- An examination to assess memory and thinking, vision, hearing, touch, balance, gait, coordination, strength and sensation, reflexes and other indicators of brain function.
Let your physician know if you are taking medications (prescription, over-the-counter or natural remedies), especially blood thinners such as Coumadin and aspirin, because they can increase the chance of complications. Also inform your health care professional if you drink alcohol or take drugs.
Depending on the cause of the TBI and the severity of symptoms, brain imaging with computed tomography (CT) or magnetic resonance imaging (RN) may be needed to determine if there's bleeding or swelling in the brain. If you experience a TBI, it should be noted in your permanent medical record and mentioned whenever giving a new doctor your medical history.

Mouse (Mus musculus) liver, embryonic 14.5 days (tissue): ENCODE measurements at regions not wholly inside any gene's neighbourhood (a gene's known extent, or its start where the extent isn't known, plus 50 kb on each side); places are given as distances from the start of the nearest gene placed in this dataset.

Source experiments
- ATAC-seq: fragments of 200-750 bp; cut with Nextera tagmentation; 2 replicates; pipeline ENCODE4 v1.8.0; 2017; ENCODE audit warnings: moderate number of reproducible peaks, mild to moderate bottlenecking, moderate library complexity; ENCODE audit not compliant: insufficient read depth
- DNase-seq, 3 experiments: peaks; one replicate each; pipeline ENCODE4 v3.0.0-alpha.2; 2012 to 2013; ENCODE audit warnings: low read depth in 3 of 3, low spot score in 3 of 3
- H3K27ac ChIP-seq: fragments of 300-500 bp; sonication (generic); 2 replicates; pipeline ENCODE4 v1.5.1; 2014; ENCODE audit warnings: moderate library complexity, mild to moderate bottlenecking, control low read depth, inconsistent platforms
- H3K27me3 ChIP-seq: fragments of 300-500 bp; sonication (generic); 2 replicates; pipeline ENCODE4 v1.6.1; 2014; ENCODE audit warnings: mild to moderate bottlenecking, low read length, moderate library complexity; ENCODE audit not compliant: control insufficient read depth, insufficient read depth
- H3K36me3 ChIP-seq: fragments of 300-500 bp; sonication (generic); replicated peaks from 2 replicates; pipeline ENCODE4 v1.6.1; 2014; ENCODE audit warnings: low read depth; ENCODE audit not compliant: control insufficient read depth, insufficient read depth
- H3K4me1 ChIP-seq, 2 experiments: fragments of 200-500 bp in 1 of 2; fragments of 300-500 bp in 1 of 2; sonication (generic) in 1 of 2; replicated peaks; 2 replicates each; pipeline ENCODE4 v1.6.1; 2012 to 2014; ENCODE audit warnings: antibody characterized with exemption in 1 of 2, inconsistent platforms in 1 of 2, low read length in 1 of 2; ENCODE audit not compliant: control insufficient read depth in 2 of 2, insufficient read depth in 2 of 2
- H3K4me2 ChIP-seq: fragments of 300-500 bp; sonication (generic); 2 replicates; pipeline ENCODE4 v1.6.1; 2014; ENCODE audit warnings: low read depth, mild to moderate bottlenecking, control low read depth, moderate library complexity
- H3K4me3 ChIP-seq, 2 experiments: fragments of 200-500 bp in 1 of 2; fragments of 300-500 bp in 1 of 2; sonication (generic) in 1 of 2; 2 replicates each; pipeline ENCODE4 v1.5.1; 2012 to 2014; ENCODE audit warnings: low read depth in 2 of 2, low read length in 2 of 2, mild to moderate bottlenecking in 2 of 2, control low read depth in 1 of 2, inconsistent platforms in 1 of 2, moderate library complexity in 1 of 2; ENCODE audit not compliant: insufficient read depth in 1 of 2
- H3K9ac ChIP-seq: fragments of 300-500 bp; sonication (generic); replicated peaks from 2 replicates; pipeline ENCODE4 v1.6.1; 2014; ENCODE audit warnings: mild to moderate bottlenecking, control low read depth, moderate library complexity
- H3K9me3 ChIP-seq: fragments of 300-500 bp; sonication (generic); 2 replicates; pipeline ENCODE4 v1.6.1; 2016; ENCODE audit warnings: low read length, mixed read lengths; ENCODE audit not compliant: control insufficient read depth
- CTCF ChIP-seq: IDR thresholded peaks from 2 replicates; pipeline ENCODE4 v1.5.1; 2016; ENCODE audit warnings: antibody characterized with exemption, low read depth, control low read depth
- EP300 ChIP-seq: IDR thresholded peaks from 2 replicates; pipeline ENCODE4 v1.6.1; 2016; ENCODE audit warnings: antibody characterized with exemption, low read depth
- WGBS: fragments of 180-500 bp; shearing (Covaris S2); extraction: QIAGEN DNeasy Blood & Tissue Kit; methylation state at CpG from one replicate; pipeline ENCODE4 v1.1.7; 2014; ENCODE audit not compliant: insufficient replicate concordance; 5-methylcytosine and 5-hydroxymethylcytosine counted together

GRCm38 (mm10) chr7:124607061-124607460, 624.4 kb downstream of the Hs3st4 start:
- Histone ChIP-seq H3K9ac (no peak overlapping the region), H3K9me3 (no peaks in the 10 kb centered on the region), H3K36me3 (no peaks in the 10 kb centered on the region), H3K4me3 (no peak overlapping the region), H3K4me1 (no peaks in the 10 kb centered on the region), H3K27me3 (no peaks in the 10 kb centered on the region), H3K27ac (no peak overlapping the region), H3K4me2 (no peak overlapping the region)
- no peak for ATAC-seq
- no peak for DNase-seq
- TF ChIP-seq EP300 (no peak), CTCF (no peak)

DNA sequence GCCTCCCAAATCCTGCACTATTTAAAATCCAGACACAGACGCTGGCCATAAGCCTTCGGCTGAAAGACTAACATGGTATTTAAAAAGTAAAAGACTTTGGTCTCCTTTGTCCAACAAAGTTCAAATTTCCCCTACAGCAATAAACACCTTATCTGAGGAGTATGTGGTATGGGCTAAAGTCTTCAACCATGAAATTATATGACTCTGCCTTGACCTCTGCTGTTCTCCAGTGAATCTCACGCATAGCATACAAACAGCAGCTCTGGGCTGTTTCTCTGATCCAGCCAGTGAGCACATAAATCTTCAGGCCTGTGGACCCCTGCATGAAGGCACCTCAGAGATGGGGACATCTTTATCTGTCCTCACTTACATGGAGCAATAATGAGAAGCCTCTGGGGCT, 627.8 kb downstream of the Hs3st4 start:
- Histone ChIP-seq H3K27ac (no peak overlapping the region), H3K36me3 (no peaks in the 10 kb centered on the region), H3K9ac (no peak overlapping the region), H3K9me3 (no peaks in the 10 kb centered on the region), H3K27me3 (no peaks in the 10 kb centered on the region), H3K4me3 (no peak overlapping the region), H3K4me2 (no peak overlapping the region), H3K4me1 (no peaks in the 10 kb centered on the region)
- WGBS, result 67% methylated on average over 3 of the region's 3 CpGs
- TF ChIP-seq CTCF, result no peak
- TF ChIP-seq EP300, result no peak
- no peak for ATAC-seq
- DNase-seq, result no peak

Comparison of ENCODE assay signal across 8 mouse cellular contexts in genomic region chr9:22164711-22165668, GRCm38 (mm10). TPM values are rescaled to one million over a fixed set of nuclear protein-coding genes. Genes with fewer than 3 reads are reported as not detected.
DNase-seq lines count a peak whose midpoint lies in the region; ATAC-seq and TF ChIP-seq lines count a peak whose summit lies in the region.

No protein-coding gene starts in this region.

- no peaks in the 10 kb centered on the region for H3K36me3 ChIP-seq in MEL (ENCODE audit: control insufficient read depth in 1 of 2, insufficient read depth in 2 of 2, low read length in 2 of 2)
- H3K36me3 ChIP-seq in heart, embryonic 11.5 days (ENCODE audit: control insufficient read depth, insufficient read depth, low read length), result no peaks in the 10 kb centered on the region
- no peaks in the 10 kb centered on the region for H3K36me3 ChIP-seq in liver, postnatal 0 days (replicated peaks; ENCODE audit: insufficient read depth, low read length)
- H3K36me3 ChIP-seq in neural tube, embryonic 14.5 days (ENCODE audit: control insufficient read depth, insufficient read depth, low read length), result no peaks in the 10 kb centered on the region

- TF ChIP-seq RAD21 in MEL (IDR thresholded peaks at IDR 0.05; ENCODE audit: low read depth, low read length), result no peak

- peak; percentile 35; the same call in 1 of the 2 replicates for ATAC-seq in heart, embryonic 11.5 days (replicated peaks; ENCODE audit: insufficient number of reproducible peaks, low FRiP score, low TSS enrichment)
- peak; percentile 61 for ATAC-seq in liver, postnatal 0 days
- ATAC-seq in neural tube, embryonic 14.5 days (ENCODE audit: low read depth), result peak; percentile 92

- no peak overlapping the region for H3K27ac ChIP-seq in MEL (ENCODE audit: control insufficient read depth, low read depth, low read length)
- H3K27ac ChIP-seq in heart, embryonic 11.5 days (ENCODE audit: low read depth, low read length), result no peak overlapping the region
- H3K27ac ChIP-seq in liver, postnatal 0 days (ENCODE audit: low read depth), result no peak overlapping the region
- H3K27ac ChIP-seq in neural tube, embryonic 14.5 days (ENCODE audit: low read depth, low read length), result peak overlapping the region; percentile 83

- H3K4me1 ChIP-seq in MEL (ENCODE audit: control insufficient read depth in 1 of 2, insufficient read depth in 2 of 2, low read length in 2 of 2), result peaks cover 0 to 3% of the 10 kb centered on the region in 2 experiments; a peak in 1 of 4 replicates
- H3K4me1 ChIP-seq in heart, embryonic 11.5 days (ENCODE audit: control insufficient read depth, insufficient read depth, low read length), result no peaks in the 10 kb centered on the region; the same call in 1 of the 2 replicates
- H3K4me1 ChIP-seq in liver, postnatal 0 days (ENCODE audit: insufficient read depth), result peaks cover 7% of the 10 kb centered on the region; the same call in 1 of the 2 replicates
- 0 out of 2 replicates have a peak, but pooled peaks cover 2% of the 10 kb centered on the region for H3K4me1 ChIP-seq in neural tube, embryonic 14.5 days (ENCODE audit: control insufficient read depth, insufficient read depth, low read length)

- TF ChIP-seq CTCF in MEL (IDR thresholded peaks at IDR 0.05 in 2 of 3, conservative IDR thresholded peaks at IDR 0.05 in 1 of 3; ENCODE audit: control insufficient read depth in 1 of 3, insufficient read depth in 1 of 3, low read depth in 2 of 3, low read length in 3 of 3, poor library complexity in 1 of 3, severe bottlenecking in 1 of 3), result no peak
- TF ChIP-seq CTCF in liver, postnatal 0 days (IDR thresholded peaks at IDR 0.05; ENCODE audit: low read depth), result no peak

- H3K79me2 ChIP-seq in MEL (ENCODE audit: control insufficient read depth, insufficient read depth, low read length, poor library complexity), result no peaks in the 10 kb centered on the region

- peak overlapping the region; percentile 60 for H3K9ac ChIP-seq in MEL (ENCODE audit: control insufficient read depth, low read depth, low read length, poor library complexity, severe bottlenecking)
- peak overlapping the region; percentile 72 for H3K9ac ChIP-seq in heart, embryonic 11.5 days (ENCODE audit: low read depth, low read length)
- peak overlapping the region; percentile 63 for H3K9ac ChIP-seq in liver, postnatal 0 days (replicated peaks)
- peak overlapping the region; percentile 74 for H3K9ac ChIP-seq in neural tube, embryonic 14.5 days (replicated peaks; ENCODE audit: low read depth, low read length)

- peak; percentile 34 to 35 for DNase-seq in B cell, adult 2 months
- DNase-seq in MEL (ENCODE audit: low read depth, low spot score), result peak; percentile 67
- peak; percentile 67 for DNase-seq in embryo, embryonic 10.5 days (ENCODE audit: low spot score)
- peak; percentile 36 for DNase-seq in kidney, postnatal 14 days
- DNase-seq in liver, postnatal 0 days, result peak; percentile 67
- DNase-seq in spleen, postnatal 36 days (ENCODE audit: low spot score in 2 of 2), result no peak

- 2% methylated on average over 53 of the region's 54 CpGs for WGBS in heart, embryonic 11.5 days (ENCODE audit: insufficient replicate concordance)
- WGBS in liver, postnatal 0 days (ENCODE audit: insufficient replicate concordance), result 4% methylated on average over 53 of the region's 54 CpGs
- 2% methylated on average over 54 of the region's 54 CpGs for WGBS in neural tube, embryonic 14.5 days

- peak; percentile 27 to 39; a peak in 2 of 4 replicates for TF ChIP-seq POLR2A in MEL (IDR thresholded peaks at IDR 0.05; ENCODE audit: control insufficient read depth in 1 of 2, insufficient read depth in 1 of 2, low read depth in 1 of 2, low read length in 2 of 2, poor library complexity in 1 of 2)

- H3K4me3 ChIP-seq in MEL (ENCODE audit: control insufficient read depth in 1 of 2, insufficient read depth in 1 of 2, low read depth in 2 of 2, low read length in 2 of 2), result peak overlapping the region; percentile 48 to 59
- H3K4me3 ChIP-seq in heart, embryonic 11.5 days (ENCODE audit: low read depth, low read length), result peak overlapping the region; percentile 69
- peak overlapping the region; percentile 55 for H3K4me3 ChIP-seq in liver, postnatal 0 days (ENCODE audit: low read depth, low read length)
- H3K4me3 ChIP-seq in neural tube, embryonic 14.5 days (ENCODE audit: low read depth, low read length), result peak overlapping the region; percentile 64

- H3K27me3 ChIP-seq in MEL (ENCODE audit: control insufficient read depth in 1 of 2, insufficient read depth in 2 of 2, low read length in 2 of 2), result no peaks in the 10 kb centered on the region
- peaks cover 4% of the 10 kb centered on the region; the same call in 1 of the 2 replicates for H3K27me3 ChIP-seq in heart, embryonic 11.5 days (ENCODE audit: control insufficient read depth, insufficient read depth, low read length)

Does every hit to the head lead to dementia?
There's no evidence that a single mild TBI increases cognitive decline and dementia risk. Although currently, there's no known strategy to reduce the possible long-term risk of cognitive decline and dementia once you've experienced a moderate or severe TBI or repeated mild traumatic brain injuries, it's important to understand that not everyone who experiences a head injury in one of these categories develops dementia. Ongoing research is aimed at understanding the underlying mechanisms of the connection between TBI, cognitive decline and dementia in the brain, including the role of potential exacerbating factors.
The most serious traumatic brain injuries require specialized hospital care and can require months of inpatient rehabilitation. Most traumatic brain injuries are mild, however, and can be managed with either an ER visit, a short hospital stay for observation or at-home monitoring followed by outpatient rehabilitation, if needed.
Treatment of dementia in a person with a history of traumatic brain injuries varies depending on the type of dementia diagnosed. Strategies for treating Alzheimer's or another specific type of dementia are the same for individuals with and without a history of TBI.